What's wrong with sex?

That’s not a trick question, or at least it’s not meant to be a headscratcher. We imagine (or hope) many of you thought ‘nothing’. Perhaps you thought ‘that depends on who you’re having sex with’. As it’s on this blog, you might think we're going to bang on about STIs. We might, a little, but it’s part of a bigger challenge.

I absolutely understand that Facebook don’t want to fill up people’s timelines with a bunch of dildos and people in latex

Recently we tried to do paid promotion on a blog post about our (very successful) event with the Scarlet Ladies on Facebook’s advertising platform. The blog summarises what the Scarlet Ladies are about; getting women to talk about sex and their sexuality in a safe and open space so they feel better able to discuss what they want with partners. Our event for women under 30 explored the ways digital technology is affecting sex and relationships; what are the pros, the cons and practical strategies for dealing with our changing sexual landscape? To our surprise, Facebook rejected the ad, as it violated their advertising policy around promoting adult products and services. We absolutely understand that Facebook don’t want to fill up people’s timelines with a bunch of dildos and people in latex, but we're at a loss as to why a blog about women’s sexuality, and a discussion event about sex and relationships would be rejected.

We can only think their logic behind this is that *someone* might get offended. Someone always gets offended. It’s what they do. But promoting and having rational discussion about sex is hugely beneficial. It helps to overcome the (wholly unnecessary) stigma many internalise around sex. Stigma deters people from getting tested for STIs or telling someone they have one. Just a few weeks ago another study confirmed abstinence-based education doesn’t work. Not only does it not work, it leads to more cases of HPV. Not talking about these things doesn’t make them go away.

Facebook is hardly an offence-free zone. A host of racist, sexist, homophobic, transphobic, generally intolerant and nasty bilge of stuff crosses our paths organically, and on a regular basis. Whether it be racist, xenophobic comments we see on Times articles we can’t read because of the paywall, ‘jokes’ that imply all women care only about shoes, shopping and chardonnay or the latest sage fridge magnet philosophy (ok, harmless), Facebook is full of objectionable things. And objectionable things that they condone - people we know have reported comments as hate speech and they’ve been left as Facebook said they didn’t violate their ‘community standards’. A tumblr blog, Facebooklikesthis collects other posts that Facebook upholds - *content warning* it contains screengrabs of some horrible, offensive posts relating to rape, racism, sexism and violence so if you have triggers, view with caution. It seems it’s ok for people to post genuinely vile things for free, but you can’t promote an event to improve people’s sexual wellbeing? Huh.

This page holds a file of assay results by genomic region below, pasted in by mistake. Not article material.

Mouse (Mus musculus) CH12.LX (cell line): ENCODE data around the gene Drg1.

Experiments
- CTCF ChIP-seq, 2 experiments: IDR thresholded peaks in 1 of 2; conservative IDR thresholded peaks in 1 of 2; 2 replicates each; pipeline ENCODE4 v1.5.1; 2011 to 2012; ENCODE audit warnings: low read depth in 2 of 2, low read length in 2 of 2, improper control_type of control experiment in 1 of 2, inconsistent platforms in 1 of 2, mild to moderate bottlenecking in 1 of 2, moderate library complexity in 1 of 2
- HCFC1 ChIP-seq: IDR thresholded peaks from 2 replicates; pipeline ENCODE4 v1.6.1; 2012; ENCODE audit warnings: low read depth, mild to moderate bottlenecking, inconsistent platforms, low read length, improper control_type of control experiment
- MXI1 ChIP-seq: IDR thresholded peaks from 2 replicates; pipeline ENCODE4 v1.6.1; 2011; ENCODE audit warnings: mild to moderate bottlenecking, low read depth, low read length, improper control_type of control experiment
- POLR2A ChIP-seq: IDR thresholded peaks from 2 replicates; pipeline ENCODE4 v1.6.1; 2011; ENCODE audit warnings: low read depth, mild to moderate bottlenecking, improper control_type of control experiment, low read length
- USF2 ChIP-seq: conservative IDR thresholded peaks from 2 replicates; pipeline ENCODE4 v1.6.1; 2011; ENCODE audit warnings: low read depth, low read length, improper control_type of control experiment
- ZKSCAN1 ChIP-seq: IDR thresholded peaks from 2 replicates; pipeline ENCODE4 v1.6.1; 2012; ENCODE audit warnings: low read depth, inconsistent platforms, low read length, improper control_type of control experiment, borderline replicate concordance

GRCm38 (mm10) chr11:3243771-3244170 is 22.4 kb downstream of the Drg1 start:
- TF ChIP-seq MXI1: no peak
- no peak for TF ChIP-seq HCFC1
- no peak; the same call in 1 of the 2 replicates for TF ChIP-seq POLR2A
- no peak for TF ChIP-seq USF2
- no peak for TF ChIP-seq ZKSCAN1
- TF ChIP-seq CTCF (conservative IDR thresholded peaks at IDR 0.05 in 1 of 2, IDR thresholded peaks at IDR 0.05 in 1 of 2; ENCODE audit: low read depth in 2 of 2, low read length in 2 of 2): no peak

We love telling people what we do as it’s fun to see how they react. In the most part people think SH:24 is cool, worthwhile and in some cases ‘genius’ but the odd person will wrinkle their nose in disgust or distaste. For us that’s an opportunity to gently interrogate this reaction -  STIs are a symptom of human connection not unlike the common cold. So we put it back to the nose wrinklers: what’s wrong with sex? Some of these people have teenage children (a product of that sex thing) and we'd hate for them to react that way in front of their child. Expressing their distaste at matters to do with sexual health might lead to their child internalising shame and guilt around sex and sexual health and be afraid to get help or ask questions.

People think SH:24 is cool, worthwhile and in some cases ‘genius’ but the odd person will wrinkle their nose in distaste

Shockingly, we live in a country that still has no statutory requirement for comprehensive sex education. That means many young people get their information about sex, relationships, sexual health and consent from their peers, porn, mainstream tv and media and of course, social media. There is a brilliant opportunity for social media to be part of the solution in creating a more equitable and healthy society, and not just in matters relating to sexual wellbeing (but what a fun place to start!).

So what offends you more? A group of women talking about sex and sexual health issues or rising STI rates, unnecessary unwanted pregnancy terminations, a chemsex epidemic contributing to the resurgence of HIV in the gay community and people walking around with ill-formed notions about what constitutes consent? This week a campaign launched to 'Reclaim the Internet', its primary focus is on tackling online abuse so people can feel safe and speak out online. This is a brilliant first step towards addressing some of the issues we've discussed in this article so please check the campaign out and support it if you can reclaimtheinternet.com

Facebook posts from companies are unlikely to get into people’s feeds without likes or shares unless you pay to promote them. If you agree with anything in this article please give us a like or react however you want - angry faces directed at Facebook also welcome.